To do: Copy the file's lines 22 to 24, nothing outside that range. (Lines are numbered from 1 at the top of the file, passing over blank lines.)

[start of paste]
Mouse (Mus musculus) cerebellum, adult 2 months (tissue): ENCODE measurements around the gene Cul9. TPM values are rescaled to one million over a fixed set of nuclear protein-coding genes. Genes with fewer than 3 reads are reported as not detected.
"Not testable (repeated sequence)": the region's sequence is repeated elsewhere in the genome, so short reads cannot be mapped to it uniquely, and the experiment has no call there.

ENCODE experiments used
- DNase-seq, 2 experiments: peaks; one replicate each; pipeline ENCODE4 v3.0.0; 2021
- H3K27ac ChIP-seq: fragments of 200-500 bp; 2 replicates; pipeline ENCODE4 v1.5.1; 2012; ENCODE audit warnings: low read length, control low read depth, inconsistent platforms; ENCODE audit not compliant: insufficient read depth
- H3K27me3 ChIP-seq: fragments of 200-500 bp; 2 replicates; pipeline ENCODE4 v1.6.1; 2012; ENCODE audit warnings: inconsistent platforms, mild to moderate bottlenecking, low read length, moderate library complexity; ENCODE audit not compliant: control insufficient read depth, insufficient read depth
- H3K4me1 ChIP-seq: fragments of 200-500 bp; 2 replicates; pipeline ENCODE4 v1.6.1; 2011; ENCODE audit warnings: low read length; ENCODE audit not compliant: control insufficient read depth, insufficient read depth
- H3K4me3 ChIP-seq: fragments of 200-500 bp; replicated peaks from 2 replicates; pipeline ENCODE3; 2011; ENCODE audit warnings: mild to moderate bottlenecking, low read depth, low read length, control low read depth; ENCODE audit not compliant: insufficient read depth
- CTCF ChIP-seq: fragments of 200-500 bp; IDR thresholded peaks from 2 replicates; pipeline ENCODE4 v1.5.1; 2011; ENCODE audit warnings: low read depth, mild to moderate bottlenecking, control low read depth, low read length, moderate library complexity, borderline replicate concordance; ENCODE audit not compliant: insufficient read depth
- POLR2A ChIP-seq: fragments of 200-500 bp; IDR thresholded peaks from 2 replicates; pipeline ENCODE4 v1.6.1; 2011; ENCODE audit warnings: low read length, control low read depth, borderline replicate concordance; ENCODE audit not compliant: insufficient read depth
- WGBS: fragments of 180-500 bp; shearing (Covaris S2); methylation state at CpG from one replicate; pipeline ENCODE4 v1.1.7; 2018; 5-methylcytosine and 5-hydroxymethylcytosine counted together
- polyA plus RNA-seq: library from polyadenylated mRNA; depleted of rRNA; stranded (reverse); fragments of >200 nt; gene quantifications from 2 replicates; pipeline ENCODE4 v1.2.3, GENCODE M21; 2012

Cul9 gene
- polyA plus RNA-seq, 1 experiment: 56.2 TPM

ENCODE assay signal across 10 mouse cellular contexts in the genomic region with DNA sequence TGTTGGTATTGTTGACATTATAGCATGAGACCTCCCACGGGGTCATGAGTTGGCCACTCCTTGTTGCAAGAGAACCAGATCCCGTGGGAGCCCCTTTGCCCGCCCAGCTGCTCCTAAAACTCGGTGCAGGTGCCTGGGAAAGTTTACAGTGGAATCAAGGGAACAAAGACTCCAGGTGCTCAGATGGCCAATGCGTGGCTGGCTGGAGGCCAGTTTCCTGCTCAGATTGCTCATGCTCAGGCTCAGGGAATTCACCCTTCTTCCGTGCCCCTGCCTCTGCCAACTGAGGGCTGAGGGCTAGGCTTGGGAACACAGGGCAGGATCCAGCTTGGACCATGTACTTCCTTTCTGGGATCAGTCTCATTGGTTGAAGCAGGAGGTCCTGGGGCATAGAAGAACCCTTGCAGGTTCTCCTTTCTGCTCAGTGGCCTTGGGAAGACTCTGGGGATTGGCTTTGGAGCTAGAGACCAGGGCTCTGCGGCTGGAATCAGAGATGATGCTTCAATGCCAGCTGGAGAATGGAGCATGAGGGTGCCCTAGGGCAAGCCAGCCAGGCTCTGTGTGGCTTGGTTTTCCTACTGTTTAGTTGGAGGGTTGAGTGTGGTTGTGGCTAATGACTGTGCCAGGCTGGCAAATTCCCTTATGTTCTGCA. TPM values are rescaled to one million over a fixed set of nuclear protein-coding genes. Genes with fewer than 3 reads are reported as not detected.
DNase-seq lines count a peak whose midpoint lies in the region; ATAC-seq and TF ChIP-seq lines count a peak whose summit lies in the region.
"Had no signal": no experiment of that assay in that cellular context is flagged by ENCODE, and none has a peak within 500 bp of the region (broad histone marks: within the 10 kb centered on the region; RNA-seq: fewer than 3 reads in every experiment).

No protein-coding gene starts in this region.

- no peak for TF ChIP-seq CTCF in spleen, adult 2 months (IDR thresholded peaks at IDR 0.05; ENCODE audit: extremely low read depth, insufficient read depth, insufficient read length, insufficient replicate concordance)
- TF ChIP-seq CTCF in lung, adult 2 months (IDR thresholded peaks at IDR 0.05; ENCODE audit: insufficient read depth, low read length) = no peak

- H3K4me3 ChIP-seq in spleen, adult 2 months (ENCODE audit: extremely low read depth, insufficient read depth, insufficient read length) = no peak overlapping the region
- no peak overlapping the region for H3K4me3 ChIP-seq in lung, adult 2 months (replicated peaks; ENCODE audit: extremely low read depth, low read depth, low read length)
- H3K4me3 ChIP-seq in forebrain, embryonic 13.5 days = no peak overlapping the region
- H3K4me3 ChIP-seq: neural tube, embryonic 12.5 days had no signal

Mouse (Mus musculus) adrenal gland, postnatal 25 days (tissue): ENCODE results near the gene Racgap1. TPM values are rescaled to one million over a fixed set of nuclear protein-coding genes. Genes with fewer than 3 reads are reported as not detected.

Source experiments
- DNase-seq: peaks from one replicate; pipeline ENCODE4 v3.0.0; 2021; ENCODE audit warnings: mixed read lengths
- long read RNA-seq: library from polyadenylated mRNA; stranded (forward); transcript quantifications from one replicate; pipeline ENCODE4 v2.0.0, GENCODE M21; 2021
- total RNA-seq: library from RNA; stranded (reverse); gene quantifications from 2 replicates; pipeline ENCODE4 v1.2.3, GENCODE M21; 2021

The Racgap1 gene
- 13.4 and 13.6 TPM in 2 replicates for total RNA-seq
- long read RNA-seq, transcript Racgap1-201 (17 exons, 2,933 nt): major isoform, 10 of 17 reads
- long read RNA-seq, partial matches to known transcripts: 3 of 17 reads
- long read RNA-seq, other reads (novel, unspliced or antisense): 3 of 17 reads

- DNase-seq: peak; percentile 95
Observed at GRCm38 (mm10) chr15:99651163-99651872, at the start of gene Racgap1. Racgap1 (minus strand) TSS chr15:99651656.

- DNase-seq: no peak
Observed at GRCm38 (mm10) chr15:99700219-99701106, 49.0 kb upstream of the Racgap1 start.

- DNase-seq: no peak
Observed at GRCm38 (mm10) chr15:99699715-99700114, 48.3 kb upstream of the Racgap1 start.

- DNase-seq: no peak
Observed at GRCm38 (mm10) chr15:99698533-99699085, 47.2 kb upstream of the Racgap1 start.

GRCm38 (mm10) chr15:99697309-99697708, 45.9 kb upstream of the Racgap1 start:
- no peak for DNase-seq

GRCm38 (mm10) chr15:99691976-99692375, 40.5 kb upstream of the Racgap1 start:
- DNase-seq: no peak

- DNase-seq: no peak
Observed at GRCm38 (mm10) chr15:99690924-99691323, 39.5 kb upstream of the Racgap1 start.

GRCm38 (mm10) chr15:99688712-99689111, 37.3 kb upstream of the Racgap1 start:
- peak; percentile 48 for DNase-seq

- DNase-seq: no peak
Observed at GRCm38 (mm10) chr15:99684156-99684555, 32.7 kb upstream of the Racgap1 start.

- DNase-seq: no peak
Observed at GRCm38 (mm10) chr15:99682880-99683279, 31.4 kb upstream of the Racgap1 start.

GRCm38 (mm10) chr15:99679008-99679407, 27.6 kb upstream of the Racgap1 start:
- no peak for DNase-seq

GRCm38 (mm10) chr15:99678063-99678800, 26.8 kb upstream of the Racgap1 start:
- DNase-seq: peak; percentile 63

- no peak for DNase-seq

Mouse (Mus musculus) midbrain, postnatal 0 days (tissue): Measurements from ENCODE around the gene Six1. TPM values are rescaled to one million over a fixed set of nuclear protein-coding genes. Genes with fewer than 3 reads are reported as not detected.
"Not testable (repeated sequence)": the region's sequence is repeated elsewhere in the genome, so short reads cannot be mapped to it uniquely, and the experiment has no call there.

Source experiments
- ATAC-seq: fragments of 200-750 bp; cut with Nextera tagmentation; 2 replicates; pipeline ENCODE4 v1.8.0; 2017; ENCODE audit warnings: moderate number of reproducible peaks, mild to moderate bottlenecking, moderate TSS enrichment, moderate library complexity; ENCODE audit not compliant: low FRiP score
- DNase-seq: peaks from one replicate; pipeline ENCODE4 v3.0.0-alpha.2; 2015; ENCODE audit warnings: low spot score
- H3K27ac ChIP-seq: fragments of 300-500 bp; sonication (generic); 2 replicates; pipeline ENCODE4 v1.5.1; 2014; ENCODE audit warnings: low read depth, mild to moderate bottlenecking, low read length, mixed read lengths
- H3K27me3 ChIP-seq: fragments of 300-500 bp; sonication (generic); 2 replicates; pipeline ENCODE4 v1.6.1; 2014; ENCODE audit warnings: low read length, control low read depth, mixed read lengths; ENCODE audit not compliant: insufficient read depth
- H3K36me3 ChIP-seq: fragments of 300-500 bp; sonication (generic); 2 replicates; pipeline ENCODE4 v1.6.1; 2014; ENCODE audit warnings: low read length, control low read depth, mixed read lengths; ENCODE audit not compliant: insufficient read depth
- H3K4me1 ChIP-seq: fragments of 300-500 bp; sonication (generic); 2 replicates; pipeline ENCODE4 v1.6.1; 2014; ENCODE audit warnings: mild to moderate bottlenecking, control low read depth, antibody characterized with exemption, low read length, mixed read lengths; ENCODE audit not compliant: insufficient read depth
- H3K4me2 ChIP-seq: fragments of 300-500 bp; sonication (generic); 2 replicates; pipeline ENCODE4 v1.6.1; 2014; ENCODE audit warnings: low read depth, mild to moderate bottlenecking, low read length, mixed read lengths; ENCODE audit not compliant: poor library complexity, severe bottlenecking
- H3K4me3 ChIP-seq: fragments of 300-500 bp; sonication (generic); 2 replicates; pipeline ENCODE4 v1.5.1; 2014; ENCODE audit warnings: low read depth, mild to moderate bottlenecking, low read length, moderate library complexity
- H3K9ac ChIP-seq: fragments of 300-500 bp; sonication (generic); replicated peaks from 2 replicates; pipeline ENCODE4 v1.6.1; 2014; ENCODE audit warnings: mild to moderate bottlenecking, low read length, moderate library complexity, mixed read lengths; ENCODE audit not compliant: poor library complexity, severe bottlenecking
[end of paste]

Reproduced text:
- no peak overlapping the region for H3K4me3 ChIP-seq in lung, adult 2 months (replicated peaks; ENCODE audit: extremely low read depth, low read depth, low read length)
- H3K4me3 ChIP-seq in forebrain, embryonic 13.5 days = no peak overlapping the region
- H3K4me3 ChIP-seq: neural tube, embryonic 12.5 days had no signal